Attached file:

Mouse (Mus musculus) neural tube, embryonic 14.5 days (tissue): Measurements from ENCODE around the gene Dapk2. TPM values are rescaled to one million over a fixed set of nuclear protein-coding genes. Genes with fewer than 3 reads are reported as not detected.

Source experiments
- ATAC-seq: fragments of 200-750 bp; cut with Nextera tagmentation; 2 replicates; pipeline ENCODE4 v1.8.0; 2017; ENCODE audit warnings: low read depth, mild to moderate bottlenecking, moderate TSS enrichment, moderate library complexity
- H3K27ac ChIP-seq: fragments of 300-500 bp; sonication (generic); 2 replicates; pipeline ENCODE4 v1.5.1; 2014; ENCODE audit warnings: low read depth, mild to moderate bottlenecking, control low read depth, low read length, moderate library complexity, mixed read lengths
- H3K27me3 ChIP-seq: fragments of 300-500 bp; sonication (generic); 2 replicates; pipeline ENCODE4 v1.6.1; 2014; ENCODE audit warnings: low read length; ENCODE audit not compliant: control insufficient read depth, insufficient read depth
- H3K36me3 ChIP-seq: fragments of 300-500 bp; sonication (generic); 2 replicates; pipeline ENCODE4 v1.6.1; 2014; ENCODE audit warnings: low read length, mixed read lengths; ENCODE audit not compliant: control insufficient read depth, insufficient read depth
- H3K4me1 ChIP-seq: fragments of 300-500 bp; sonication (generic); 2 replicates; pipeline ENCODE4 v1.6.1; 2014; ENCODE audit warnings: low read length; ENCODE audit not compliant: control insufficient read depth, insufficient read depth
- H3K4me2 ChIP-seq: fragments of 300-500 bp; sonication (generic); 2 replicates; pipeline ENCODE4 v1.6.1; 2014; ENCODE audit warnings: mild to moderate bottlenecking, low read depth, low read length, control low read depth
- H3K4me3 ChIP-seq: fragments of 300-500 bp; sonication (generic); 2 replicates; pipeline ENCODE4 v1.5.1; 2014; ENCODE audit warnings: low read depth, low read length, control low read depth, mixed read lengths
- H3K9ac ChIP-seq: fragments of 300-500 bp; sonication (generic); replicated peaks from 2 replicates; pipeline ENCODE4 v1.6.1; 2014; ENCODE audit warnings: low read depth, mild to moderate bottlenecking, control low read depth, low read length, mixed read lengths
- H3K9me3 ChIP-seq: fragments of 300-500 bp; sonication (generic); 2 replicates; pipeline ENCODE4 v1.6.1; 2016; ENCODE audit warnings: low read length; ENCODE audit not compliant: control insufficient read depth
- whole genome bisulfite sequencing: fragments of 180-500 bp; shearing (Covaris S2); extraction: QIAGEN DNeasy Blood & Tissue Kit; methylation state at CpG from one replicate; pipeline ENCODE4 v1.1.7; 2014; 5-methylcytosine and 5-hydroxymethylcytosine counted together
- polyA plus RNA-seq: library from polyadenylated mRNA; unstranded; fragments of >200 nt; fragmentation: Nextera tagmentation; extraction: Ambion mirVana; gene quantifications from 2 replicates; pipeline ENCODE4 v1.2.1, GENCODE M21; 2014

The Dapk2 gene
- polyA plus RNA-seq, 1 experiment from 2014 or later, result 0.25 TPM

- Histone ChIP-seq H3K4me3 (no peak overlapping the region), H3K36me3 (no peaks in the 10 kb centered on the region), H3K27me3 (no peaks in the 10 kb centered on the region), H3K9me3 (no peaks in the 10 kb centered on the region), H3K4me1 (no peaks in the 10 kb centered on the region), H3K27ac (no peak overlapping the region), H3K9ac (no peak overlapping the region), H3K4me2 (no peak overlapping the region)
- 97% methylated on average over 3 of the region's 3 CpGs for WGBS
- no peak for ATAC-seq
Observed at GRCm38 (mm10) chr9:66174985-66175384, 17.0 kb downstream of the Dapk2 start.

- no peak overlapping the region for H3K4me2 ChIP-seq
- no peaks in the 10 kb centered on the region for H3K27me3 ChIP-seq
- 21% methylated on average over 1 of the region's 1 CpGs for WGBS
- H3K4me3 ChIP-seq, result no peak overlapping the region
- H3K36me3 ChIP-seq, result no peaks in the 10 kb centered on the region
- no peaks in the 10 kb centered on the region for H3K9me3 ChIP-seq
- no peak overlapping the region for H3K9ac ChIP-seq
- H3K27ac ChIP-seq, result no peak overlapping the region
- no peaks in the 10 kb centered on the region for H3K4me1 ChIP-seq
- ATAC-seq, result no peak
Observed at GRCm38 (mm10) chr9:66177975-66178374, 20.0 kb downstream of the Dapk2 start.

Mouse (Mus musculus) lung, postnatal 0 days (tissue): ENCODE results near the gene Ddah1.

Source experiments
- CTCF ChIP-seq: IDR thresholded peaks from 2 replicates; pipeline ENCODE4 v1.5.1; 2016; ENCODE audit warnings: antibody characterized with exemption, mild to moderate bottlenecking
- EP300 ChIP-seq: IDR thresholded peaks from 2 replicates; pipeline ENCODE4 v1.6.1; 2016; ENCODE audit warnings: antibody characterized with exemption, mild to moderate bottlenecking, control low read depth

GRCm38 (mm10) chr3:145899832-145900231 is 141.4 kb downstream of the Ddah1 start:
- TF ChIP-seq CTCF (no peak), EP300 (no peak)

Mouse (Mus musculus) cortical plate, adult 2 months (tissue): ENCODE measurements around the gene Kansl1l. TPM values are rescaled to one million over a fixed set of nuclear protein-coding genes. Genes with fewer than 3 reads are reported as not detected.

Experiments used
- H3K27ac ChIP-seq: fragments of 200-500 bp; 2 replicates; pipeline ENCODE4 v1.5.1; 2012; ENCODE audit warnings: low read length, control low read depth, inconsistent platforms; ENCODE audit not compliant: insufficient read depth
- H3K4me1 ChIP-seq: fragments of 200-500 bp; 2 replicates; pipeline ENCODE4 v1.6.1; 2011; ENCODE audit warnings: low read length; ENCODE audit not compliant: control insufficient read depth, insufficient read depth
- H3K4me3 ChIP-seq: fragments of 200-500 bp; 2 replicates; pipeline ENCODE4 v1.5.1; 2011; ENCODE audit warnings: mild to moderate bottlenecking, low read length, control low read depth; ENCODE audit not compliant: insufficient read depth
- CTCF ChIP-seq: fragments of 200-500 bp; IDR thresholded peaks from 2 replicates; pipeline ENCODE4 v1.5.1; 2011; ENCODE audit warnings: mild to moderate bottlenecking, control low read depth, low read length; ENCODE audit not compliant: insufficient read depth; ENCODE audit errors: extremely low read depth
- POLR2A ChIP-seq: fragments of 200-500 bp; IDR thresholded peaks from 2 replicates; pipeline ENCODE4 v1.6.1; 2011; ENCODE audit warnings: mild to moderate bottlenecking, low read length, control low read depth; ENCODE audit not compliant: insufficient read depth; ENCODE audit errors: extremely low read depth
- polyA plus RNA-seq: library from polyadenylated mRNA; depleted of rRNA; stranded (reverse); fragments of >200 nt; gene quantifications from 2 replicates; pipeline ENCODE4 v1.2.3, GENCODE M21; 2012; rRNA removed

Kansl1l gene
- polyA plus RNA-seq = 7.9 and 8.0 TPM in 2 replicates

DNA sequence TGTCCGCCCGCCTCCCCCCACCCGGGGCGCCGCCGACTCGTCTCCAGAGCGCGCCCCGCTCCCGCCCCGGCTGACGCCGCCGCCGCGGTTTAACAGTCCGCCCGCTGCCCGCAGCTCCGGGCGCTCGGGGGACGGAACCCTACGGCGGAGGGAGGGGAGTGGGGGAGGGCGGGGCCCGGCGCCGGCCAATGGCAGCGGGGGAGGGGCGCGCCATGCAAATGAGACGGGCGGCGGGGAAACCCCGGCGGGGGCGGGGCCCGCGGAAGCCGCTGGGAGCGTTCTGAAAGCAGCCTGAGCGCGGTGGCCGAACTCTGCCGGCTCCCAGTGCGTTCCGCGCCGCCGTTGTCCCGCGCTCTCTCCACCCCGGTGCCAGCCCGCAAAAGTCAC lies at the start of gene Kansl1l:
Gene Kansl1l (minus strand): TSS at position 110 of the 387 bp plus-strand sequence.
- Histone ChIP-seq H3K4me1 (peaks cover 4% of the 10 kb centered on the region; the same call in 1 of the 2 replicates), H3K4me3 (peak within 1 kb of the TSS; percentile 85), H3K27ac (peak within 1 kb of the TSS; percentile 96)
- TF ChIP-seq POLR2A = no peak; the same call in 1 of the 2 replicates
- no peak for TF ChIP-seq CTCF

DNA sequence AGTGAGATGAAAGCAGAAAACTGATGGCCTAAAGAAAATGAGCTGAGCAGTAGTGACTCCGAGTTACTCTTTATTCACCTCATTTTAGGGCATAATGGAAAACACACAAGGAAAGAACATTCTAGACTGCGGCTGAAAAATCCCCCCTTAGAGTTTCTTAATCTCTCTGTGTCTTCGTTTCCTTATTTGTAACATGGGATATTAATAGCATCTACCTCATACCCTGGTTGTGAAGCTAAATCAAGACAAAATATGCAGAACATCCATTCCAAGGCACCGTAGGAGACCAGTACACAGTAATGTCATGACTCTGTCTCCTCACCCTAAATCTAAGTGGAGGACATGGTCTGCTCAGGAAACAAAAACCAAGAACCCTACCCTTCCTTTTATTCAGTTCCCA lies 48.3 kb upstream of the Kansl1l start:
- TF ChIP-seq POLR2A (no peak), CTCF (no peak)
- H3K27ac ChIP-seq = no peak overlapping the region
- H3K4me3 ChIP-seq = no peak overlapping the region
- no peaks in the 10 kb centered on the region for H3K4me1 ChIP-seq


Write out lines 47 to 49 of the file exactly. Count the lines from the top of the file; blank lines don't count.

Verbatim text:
DNA sequence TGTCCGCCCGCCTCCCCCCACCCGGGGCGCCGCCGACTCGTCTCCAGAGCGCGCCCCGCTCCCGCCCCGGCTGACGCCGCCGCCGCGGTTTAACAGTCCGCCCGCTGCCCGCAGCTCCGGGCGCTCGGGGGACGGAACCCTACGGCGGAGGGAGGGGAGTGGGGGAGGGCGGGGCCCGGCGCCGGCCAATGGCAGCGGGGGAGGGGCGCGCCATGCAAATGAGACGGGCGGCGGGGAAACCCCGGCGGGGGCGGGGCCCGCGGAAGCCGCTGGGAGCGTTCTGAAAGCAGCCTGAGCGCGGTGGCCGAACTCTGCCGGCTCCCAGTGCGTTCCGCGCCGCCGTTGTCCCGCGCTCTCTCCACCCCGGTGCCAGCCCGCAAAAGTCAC lies at the start of gene Kansl1l:
Gene Kansl1l (minus strand): TSS at position 110 of the 387 bp plus-strand sequence.
- Histone ChIP-seq H3K4me1 (peaks cover 4% of the 10 kb centered on the region; the same call in 1 of the 2 replicates), H3K4me3 (peak within 1 kb of the TSS; percentile 85), H3K27ac (peak within 1 kb of the TSS; percentile 96)